Interest rates are now at their highest level since 2009 since the most recent increase by the Bank of England. To understand how they can affect your commercial mortgage rates and where they’ll go next, it’s worth taking a look back to see what factors influence them.
This means looking into what factors affect your commercial mortgage rate, how the Base Rate is critical to your mortgage application and when the current low rates are likely to end.
Why are Commercial Mortgage Rates Important?
Funding is only useful if the interest rates on it are both affordable and beneficial to the business.
When rates get too high, funding gets more expensive and the property market slows down. The higher commercial mortgage rates become, the more expensive and unattractive they are to the buyer.
Even when capital is freed up, if the level of funding isn’t there to allow the business to expand or create investment opportunities, then a commercial mortgage won’t make sense.
The rate of lending is critical to affordability when purchasing a property.
How are Commercial Mortgage Rates Calculated?
Lenders don’t have an easy reference of go-to rates. There isn’t a standard offering to businesses based on known Loan to Values (LTV) or a pre-determined set of risk factors for each applicant.
Commercial mortgage rates are almost always offered (and reviewed) on an individual applicant’s unique circumstances. They are usually based on the type and condition of the property that is being offered as security.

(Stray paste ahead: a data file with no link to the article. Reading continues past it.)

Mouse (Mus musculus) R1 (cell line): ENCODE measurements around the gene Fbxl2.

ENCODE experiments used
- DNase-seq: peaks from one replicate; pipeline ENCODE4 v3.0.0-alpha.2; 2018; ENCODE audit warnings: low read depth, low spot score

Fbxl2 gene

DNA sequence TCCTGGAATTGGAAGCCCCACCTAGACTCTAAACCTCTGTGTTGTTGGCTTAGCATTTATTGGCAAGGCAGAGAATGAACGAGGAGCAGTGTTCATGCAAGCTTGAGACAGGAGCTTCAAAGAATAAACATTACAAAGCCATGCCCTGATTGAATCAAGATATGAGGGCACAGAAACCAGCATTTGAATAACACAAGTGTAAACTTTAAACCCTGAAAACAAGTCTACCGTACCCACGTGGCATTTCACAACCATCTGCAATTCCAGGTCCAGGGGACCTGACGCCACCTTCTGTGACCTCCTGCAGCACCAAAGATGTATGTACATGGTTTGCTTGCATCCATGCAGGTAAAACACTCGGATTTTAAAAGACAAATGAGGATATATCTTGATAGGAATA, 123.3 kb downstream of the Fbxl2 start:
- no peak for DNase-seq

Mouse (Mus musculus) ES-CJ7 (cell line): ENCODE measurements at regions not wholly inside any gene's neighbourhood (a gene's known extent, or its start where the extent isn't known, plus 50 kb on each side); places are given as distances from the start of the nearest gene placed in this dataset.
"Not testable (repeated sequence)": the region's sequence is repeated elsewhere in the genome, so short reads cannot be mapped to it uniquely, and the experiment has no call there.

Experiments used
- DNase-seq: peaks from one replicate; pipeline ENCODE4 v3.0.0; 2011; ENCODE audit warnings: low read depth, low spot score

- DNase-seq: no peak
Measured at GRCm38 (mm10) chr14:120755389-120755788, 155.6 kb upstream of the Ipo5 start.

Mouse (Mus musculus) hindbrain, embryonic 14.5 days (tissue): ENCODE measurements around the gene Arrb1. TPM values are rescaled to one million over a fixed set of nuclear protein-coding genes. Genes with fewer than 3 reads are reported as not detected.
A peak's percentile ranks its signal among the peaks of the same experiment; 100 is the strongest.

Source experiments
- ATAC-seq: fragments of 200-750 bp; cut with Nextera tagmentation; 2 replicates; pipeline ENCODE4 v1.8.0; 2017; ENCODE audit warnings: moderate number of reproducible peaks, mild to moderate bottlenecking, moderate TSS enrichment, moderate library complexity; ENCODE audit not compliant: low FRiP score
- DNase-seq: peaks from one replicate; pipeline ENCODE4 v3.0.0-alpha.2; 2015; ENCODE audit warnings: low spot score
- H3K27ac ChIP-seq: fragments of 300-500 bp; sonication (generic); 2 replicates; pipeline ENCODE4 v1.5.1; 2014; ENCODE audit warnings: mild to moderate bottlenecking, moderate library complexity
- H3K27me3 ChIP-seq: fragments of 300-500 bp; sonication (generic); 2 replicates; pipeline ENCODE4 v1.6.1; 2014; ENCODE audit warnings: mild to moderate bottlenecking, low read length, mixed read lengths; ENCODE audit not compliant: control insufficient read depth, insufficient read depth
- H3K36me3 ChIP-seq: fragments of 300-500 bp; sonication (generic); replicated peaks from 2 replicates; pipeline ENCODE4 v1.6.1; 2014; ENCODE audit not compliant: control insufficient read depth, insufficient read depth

If you’re looking to raise finance for your business, being able to provide a good sized deposit (in excess of 30%) for the premises you are seeking to purchase or refinance, will attract the best deals. Strong security is critical in capturing the best rates, but there are several other factors that will dictate what rate you will actually be offered.
Factors Affecting Commercial Mortgage Rates
The key factors that affect the rate you are offered include:
– Your past finance arrangements
-The quality of the proposal you are bringing to the table.
Primarily the lender is looking for a degree of satisfaction. They want to know that you have a workable plan and can make the repayments.
It is not simply enough to have a large deposit to purchase a property. No lender actually wants to repossess assets, so they need proof of your ability to make the repayments – they call this ‘serviceability’.